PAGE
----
To understand your own world better, venture into another.


In my life to date, I have been lucky enough to have the opportunity to spend time in different countries. And in those countries spend time with people who were kind enough to help me experience their culture. And what I’ve discovered while doing this is that no matter where you are or where you go, no matter how much you travel or have experienced or seen – unless you look at your world and your experience with an outsiders perspective from time to time, you’re still caught in your own.

Apart from otherwise speeding up your personal development and growth, the ability to understand your world and where it’s at compared to other peoples world is a core competence needed in order to keep your business innovative and a step ahead of the competition. So this “trap” that many of us fall into is actually a bigger problem than most of us care to concede.

To avoid falling into this trap myself, the first principle I found to work well is taken from an aspect of anthropology – “To understand your own world better, venture into another.”

Examples of what I’d consider venturing into a different world of your own are (in no particular order and with some options for personal/business level):

  • if you know the world only on the level of earth, go diving and learn about the oceanic world or go skydiving to get a birds eye view of things (in future, if the opportunity presents itself – consider space travel)
  • if you’re a person that enjoys good food and likes to eat but does not know how to cook, go and be part of a cooking class
  • if you’re a very serious, scientific, intellectual, business minded person but find it difficult to relax or believe in something higher (whatever that is), go and take a meditation class if you’re good at controlling yourself well, are a bit up tight with your emotions or are very disciplined, go and take dancing classes, Salsa, Samba,…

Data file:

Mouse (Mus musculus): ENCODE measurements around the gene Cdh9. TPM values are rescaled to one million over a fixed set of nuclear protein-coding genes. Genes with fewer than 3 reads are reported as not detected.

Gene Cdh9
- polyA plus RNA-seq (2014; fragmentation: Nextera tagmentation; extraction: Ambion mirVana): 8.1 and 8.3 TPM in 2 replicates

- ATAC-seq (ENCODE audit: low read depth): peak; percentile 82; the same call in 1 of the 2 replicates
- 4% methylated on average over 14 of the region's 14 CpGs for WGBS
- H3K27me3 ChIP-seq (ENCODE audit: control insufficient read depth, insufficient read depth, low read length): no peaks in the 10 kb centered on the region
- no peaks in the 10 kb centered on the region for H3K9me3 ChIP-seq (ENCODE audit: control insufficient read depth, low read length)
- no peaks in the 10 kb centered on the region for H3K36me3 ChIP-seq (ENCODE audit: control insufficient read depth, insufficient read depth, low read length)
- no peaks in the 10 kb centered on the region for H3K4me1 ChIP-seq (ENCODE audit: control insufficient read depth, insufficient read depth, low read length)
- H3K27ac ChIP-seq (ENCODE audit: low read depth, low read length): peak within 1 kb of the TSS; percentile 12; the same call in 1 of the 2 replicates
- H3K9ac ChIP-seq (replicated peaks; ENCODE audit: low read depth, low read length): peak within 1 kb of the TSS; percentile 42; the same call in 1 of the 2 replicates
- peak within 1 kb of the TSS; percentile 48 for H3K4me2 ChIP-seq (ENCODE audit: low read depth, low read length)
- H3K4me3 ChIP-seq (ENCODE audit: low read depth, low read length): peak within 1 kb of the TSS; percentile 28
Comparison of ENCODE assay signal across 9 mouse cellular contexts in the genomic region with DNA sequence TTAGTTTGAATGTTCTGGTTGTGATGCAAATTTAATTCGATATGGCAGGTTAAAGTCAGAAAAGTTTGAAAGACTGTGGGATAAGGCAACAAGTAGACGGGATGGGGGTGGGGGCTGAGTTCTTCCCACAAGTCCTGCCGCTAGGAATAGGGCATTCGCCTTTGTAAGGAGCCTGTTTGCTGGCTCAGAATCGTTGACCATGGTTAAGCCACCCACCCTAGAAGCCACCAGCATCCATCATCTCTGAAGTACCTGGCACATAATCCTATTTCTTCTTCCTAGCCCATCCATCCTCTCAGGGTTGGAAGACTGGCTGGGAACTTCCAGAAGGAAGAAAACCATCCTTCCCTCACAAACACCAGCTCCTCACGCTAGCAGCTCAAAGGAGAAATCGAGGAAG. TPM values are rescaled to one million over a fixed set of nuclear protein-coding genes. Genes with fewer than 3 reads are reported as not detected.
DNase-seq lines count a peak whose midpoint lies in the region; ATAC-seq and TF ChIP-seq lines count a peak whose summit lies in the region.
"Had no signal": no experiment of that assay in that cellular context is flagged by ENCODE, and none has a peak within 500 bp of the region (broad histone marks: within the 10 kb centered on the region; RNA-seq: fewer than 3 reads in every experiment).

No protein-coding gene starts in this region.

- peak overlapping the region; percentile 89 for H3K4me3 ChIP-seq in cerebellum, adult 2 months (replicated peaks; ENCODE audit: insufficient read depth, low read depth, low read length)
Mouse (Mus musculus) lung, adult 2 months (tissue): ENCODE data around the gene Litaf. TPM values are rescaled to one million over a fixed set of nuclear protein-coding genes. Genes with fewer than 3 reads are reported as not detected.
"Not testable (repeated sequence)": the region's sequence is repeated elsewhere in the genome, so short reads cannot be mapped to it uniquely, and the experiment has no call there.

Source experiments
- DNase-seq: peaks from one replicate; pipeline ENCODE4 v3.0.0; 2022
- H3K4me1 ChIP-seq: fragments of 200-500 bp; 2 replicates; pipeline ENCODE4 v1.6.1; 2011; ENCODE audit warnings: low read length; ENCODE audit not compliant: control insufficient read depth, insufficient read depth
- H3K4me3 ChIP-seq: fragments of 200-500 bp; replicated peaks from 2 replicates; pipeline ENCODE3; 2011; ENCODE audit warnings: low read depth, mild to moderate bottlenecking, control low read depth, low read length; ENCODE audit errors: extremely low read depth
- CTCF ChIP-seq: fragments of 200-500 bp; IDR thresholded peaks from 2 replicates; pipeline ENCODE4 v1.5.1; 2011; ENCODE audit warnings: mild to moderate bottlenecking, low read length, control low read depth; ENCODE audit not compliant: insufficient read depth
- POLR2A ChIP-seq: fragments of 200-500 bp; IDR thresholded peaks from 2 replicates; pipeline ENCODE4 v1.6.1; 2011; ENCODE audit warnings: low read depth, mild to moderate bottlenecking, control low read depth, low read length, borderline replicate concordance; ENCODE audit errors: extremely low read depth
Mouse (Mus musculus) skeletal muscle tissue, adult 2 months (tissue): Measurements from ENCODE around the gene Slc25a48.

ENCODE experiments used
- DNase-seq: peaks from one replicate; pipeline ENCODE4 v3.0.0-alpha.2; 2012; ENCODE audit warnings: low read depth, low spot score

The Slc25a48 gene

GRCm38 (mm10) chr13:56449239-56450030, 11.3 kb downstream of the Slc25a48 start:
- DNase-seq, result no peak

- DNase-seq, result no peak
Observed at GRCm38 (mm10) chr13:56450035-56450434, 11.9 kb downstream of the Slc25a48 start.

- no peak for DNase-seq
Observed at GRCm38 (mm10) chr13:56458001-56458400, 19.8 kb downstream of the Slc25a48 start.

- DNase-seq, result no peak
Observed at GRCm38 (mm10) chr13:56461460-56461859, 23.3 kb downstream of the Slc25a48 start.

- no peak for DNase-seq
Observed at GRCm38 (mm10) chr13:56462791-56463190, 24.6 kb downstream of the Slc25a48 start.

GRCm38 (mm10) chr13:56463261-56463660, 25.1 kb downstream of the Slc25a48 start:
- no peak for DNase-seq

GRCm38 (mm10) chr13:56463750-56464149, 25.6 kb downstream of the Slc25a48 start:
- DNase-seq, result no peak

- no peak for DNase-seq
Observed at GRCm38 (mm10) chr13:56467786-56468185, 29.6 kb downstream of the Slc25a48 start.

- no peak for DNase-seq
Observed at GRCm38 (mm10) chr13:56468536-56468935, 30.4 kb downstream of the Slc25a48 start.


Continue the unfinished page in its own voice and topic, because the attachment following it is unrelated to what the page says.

• it’s always advisable to do something creative, take music or art lessons but go about it in a practical way, i.e. don’t learn about the history at first. Play the music yourself or paint yourself, add the theory later and focus on the (less intellectual) creative force at firstvisit those countries that in your mind you’re the least interested in. Then if you’re open, you will find value in those things which previously you’d thought made no sense in your world 
  • do something that – business wise – you would normally never do. A lawyer or accountant could look at their client list and every year volunteer for some of the charitable foundations that are their clients. 
  • make the most important thing of your daily life (money, power), for a specific period of time, the least important thing. There are more people out there living this kind of life than you might think. If you understand their world, it will benefit yours. 
  • if you’re a spiritual person without any monetary aspirations, go and work in a bank – try to get to the position where you have to decide on the approval or rejection of loans.

There are many examples like this, try to find yours and venture into a new world from time to time. Try to reflect upon the new world from outside your own.

This ability to look as neutrally as possible at your own world from without, is a unique tool in ensuring development, competitiveness, innovation and presence in both your business and your personal life.

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